#teensexting | #sexting | 5 minutes with the SRO — Sexting

School Resource Officer Ryan Fritz teaches a DARE class at Sandrock Elementary School.
Sasha Nelson/staff

Editors note: In this edition of our monthly feature, we discuss new Colorado sexting laws with School Resource Officer Ryan Fritz, Investigator and School Resource Officer Norm Rimmer and Captain Bill Leonard.

Craig Press: What is sexting?

Fritz: Sexting is sharing sexually explicit images.

CP: When is sexting a crime?

Fritz: There is new legislation regarding sexting. The new law (CRS 18-7-109) went into effect Jan. 1. The design of the law is to prevent charging juveniles with felony offense child pornography. However, an explicit image of anyone under the age of 18 is still considered child pornography, and those charges may still be an option, depending on the situation.

It used to be that any explicit image of a juvenile under the age of 18 was considered a class three/class four felony. We were still sending these cases to the district attorney for review. To this point, the DA had been allowing, in most cases, the SROs to educate the child and parents. The new law changes this, with the DA reviewing all cases with the potential to charge.

There are three sections of the new law: posting, possessing and exchanging. The Colorado School Resources Center, a division of the Colorado Department of Public Safety, has provided guidance that every case involving juveniles with explicit images is now a criminal case, and it is up to the DA to decide charges.

The Colorado School Resources Center is expected to release additional educational materials soon.

CP: How do you address reports of sexting?

Fritz: Once we are alerted to it, we would do our investigation. Once the investigation is complete, it gets sent to the DA’s office, and they decide what, if any, charges are filed.

CP: What is the difference between sexting and other child sex crimes, like exploitation or luring?

Rimmer: An explicit image of anyone under the age of 18 is still considered child pornography.

Fritz: With students, we discuss what is explicit. If you wouldn’t send it to your grandmother, it’s probably explicit, but that is subjective.

Leonard: Once an image is sent, there’s no controlling it, and it will be popping up on every site imaginable. It’s important that parents have that conversation with their kids before they send anything online — that they understand the consequences of that action. We need the help of parents to educate on the proper use of technology.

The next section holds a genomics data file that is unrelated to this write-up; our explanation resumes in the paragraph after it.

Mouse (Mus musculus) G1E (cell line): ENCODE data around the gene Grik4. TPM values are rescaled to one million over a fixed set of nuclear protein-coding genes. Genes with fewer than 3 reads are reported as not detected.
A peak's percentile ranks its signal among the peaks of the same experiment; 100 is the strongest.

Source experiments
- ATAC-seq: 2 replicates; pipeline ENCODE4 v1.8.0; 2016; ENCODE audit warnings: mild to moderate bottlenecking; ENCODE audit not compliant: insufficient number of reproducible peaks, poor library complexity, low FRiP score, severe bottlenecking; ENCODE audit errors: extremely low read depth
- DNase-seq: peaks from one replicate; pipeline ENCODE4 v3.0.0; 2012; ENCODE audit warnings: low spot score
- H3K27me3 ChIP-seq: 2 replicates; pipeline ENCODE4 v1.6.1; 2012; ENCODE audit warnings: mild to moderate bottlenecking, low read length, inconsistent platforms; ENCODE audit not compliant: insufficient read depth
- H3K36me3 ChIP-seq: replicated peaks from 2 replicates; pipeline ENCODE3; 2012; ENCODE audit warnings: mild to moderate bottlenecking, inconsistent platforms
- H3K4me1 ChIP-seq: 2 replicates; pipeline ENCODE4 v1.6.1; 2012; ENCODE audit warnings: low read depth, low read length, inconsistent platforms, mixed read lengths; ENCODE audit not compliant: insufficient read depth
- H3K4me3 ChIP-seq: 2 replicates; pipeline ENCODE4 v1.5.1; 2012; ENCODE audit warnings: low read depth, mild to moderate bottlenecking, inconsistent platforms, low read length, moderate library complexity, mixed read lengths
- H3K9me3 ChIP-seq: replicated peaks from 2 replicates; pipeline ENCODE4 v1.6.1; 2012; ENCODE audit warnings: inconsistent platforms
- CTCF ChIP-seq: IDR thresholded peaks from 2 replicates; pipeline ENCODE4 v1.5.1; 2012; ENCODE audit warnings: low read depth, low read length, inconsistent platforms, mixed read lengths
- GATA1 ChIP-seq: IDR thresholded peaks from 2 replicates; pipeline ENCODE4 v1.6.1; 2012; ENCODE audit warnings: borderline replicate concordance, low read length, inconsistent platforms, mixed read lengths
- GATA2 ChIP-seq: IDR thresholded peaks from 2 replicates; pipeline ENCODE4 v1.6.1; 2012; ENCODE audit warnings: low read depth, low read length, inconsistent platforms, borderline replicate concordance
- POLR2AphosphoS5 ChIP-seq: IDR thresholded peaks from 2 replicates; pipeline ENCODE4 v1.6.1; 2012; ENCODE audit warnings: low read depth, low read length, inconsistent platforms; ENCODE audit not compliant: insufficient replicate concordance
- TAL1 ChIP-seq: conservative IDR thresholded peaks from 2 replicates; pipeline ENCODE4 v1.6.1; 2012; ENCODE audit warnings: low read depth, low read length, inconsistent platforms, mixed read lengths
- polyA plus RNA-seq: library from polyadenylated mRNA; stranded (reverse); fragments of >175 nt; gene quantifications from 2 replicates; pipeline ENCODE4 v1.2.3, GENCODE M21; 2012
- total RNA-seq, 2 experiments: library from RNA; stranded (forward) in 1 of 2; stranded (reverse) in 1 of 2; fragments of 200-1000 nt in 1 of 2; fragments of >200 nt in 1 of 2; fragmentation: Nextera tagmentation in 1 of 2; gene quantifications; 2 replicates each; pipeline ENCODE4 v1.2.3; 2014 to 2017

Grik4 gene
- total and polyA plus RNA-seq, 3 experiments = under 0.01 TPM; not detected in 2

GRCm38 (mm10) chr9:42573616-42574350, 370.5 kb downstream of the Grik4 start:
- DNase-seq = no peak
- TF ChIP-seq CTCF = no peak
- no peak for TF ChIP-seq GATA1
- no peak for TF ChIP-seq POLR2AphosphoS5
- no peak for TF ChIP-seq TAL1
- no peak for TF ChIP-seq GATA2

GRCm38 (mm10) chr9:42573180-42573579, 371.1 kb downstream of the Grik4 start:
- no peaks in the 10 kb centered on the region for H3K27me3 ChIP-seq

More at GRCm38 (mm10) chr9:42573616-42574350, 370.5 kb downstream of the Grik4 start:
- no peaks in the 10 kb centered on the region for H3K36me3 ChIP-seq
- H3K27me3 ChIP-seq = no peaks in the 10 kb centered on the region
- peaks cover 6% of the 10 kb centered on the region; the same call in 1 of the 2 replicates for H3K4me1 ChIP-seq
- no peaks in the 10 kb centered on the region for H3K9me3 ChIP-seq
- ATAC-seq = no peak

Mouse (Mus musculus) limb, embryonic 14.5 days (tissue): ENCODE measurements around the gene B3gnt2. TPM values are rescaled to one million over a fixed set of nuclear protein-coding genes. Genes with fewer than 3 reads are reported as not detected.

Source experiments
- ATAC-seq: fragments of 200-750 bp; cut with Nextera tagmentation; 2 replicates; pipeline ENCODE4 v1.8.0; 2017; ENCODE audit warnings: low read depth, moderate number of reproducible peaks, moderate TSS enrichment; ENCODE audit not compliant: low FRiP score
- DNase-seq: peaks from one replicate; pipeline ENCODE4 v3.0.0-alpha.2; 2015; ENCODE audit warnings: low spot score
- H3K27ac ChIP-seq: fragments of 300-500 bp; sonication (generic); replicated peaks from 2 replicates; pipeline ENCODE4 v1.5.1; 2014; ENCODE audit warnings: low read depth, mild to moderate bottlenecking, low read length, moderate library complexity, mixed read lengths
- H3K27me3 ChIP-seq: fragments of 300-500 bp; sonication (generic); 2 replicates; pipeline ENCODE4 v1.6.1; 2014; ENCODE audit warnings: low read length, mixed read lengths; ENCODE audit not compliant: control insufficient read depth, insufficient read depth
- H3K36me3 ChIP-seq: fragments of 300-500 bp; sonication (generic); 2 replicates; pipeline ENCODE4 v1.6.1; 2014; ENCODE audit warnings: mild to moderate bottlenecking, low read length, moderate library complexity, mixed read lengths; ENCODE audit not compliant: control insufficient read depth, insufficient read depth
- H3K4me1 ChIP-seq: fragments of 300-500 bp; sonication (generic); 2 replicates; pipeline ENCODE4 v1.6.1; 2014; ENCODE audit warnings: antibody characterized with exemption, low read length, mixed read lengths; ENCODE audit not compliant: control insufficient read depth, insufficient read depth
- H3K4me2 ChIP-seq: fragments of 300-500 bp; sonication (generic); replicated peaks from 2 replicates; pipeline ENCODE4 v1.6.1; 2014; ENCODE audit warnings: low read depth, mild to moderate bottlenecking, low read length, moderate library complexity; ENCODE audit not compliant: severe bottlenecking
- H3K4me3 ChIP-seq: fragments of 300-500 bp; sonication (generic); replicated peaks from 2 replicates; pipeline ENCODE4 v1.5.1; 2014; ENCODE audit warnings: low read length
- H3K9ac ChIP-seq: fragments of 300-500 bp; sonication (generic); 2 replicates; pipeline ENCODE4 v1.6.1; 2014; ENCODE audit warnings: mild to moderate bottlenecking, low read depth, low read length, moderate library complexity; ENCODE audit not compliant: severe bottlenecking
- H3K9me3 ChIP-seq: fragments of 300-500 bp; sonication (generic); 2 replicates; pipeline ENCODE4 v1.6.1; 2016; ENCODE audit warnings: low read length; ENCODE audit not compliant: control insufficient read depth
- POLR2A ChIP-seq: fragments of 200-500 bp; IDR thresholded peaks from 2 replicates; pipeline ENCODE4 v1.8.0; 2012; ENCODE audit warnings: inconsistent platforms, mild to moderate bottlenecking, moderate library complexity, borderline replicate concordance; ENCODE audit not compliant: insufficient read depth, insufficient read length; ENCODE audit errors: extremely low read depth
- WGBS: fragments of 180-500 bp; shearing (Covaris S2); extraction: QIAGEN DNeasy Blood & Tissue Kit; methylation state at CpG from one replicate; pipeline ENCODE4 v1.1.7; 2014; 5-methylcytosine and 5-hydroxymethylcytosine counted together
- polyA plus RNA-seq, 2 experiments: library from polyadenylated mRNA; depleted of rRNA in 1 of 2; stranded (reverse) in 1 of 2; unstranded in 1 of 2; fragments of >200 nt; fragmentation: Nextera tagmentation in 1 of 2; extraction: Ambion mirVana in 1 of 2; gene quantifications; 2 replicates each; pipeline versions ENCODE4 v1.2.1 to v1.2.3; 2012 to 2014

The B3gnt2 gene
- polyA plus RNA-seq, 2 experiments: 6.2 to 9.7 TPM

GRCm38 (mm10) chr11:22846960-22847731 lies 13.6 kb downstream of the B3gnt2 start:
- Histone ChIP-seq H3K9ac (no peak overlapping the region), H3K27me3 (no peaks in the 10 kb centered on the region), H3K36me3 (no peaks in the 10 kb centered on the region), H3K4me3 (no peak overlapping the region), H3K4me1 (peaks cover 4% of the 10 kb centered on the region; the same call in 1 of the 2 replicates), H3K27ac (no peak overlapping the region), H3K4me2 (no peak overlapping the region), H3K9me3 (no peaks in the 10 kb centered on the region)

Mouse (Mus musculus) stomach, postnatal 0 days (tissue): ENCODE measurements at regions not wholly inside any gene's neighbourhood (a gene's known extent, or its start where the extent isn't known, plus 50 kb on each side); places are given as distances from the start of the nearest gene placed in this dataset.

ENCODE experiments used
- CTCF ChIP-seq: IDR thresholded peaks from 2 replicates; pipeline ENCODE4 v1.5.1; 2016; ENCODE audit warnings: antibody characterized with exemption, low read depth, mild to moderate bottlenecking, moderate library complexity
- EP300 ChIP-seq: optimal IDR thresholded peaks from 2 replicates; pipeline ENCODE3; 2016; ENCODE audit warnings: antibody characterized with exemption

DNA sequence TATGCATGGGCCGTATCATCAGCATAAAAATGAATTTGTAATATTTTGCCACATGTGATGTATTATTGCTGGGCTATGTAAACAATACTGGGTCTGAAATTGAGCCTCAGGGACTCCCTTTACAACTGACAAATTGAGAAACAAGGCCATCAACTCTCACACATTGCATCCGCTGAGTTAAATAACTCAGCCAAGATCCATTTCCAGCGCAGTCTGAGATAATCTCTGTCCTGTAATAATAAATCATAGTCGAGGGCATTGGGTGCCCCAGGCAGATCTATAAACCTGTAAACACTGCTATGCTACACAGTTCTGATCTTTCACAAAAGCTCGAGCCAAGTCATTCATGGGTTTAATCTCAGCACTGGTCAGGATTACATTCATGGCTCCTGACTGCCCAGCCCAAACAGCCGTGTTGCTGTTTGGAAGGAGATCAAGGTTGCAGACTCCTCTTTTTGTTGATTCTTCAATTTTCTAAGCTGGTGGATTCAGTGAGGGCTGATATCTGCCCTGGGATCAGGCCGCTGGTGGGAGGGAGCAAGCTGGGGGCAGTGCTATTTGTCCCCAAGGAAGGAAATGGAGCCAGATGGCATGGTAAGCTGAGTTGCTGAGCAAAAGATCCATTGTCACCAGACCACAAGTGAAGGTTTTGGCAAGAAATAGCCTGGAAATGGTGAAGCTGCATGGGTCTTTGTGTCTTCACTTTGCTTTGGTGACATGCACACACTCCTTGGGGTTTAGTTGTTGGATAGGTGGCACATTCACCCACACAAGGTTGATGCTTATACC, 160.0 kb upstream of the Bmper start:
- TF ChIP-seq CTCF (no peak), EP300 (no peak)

CP: What should you do if you’re a juvenile and receive a sexually explicit image?

Rimmer: Delete it, don’t share it with anybody, report it.

Fritz: That all has to be done within 72 hours, however. We would encourage to report and delete immediately.

CP: What trends are you seeing with regard to sexting?

Rimmer: We started doing presentations about five years ago, and, as a result, we’ve seen a big downward trend in cases. We educate as to what it is, why you don’t want to do it, the impacts on children and social impacts that can sometimes be more devastating than the criminal aspects.

Leonard: If we can get out there and do prevention instead of response, that is our preference. We have a brochure that we hand out. It will need to be updated, but we like to get that out to our parents to help them understand and educate young people.

CP: What else should juveniles know about sexting?

Fritz: The social aspects may be more damning than legal. Be cautious of becoming friends with people you don’t know in person. You don’t really know if that’s a “new girl in town” or some man trying to get images.

Rimmer: One of the things that I stress to the kids when we do this program is that they should have no secrets. I encourage parents to take an active roll in your kids’ social media lives. Find out what they are posting and what they are receiving.

Leonard: Predators love these types of sites and that children will share these materials. We have had several cases of individuals in Craig reaching out to people under age 18 to try and lure them to send images and even meet with them. We would like to educate to prevent that from happening. Once they are lured out, the possibilities take a whole different turn.

CP: What else should adults know about sexting?

Fritz: They need to be involved in their kids’ social media lives and willing to have the tough conversations about what is, and is not, appropriate.

Leonard: Adults are the first line of defense.

CP: Anything else readers should know about this topic?

Fritz: That we expect additional education materials out soon and next school year will provide new materials on the new law.

Leonard: We have had parents do the right thing, and that has helped us immensely in catching things. In one case, we were able to set up an operation to catch a predator because a mom helped. Had it not been for the mom, we probably would have been investigating a sex assault.

Rimmer: If you have questions or concerns regarding the topic or you think your child has been a victim, please contact us by calling 970-826-2360

Contact Sasha Nelson at 970-875-1794 or snelson@CraigDailyPress.com.

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